After visiting 20 National Parks with our kids and experiencing their unique beauty, we have put together a guide detailing the essentials of planning and participating in park programs to ensure a rewarding family adventure in the National Parks.
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We also recommend stocking up on snacks and picnic supplies before entering the park, as there are no major grocery stores inside the park boundaries. The town of Beatty, about 7 miles outside the park, also has a few small markets.

Dining in Death Valley National Park

There are limited dining options inside Death Valley National Park:

  • The Ranch at Death Valley has two restaurants.
  • The Inn at Death Valley has a casual ranch-style restaurant.
  • Stovepipe Wells Village has a casual saloon and a restaurant.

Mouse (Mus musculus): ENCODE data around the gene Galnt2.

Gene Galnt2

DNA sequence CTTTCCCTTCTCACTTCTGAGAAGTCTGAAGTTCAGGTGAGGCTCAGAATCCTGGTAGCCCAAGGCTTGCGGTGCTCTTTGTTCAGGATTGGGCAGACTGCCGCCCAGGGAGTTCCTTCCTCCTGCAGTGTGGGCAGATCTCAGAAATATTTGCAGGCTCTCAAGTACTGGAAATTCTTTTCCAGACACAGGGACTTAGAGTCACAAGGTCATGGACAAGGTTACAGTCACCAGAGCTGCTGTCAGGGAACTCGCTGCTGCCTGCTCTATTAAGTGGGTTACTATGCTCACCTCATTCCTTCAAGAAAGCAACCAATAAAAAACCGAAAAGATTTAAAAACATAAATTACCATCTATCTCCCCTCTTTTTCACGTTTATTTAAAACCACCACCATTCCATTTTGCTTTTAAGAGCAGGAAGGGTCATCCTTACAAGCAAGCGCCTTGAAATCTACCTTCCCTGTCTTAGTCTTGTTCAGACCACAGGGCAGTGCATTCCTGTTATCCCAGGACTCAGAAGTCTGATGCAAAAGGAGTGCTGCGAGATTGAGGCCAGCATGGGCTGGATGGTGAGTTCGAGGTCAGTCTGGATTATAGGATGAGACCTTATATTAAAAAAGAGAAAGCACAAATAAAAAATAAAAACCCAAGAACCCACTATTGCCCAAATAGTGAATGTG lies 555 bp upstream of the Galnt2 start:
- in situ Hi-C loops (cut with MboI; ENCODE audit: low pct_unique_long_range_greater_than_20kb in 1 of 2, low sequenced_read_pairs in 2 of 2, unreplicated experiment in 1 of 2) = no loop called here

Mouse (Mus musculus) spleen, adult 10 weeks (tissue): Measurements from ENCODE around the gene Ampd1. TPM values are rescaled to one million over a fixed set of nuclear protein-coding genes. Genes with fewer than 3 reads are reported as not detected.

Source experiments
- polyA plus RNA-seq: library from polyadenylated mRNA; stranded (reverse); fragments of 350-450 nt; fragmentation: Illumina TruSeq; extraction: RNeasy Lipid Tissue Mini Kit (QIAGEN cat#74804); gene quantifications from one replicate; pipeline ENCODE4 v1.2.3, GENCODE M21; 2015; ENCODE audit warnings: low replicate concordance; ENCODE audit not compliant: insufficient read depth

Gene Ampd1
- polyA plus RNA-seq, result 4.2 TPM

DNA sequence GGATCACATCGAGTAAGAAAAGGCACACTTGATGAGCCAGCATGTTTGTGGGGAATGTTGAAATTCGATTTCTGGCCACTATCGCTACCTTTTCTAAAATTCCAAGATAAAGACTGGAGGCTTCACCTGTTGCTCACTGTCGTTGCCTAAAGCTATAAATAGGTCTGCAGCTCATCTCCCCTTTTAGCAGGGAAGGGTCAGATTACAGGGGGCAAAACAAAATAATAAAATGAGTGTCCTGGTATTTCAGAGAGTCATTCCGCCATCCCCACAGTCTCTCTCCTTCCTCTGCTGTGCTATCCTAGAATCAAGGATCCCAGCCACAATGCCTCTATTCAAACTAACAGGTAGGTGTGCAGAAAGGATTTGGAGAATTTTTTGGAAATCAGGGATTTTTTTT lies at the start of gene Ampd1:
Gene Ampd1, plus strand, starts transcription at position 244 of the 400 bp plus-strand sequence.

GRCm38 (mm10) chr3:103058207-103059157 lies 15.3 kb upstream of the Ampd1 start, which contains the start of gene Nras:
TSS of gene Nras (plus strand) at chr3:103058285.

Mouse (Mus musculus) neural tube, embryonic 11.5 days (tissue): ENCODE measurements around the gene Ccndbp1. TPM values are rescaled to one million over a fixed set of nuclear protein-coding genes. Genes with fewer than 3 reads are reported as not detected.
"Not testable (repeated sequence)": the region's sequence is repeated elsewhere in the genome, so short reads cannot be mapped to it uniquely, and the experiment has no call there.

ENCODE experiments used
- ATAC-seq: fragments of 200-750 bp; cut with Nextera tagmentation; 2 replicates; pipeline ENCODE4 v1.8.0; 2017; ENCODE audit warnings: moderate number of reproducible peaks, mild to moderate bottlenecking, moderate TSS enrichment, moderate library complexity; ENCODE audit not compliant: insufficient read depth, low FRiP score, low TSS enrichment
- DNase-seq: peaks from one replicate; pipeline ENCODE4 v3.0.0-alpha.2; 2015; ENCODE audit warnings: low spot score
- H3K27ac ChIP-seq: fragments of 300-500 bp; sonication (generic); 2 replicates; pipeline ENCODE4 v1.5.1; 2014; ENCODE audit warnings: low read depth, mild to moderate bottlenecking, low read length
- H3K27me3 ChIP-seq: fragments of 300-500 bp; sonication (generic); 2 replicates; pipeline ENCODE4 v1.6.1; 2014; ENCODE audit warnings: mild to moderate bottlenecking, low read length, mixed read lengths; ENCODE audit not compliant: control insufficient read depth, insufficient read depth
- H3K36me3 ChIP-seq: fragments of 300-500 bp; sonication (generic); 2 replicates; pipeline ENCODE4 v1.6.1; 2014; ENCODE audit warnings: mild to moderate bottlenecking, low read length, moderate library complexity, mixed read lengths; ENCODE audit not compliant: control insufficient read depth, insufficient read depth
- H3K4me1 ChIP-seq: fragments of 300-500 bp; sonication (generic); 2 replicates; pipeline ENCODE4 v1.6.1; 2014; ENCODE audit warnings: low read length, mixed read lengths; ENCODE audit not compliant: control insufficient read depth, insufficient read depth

• The Furnace Creek Visitor Center offers premade sandwiches and chips.
Toll Road Restaurant at Stovepipe Wells Inn

National Park Map

Find the Death Valley National Park Map here.

Entrance Fees to Death Valley National Park

The entrance fee to Death Valley National Park is $30 per vehicle, and it is valid for 7 days.

If you plan to visit three or more National Parks within 12 months, we suggest purchasing an interagency Annual Pass named America the Beautiful. The Annual Pass costs $80 and remains valid for one year from the date of purchase. You can use this pass to enter any National Park in the United States and other units of the National Parks System for free.

💡Good to Know

Did you know that fourth-graders can get a free annual pass to visit National Parks? To obtain the free pass, fourth-grade students should visit the Every Kid Outdoors website and download a voucher.

The voucher is valid from September 1st to August 31st (for the school year when the student is in fourth grade). This pass grants free entry for fourth graders, all other kids in the group, and up to three accompanying adults (or an entire car).

Furnace Creek Visitor Center